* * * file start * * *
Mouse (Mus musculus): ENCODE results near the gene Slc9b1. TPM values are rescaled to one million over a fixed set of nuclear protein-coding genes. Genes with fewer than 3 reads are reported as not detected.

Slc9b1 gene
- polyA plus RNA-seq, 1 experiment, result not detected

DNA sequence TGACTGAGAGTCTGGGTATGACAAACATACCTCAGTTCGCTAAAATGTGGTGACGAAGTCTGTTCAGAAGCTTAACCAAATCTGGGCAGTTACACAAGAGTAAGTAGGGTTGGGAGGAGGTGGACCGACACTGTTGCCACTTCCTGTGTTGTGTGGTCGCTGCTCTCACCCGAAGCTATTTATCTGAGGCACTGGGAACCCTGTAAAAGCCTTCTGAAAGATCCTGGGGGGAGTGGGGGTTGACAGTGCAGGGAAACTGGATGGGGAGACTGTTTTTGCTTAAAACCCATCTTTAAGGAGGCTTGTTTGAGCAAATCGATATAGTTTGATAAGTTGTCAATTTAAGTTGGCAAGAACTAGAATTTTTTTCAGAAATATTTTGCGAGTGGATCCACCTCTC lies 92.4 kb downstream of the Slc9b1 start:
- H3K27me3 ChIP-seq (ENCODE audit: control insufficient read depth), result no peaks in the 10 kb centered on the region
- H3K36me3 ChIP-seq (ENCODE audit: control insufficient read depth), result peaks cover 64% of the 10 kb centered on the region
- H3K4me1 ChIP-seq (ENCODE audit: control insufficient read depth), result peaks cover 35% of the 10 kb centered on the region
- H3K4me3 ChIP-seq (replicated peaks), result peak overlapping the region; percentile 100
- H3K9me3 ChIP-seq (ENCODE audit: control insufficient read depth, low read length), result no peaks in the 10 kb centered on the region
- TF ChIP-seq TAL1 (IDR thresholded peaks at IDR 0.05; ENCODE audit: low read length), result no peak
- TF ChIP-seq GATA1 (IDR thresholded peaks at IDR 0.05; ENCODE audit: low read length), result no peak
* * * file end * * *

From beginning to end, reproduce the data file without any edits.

Mouse (Mus musculus): ENCODE results near the gene Slc9b1. TPM values are rescaled to one million over a fixed set of nuclear protein-coding genes. Genes with fewer than 3 reads are reported as not detected.

Slc9b1 gene
- polyA plus RNA-seq, 1 experiment, result not detected

DNA sequence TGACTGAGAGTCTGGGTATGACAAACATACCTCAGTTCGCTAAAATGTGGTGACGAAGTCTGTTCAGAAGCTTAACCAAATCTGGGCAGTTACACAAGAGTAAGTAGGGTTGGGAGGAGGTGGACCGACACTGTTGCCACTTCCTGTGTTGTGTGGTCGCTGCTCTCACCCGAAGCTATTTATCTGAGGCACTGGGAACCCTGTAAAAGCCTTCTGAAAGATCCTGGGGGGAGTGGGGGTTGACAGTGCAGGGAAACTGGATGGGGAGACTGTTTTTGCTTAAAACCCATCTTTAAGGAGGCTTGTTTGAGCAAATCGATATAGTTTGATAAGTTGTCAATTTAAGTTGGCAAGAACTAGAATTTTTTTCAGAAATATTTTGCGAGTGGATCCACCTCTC lies 92.4 kb downstream of the Slc9b1 start:
- H3K27me3 ChIP-seq (ENCODE audit: control insufficient read depth), result no peaks in the 10 kb centered on the region
- H3K36me3 ChIP-seq (ENCODE audit: control insufficient read depth), result peaks cover 64% of the 10 kb centered on the region
- H3K4me1 ChIP-seq (ENCODE audit: control insufficient read depth), result peaks cover 35% of the 10 kb centered on the region
- H3K4me3 ChIP-seq (replicated peaks), result peak overlapping the region; percentile 100
- H3K9me3 ChIP-seq (ENCODE audit: control insufficient read depth, low read length), result no peaks in the 10 kb centered on the region
- TF ChIP-seq TAL1 (IDR thresholded peaks at IDR 0.05; ENCODE audit: low read length), result no peak
- TF ChIP-seq GATA1 (IDR thresholded peaks at IDR 0.05; ENCODE audit: low read length), result no peak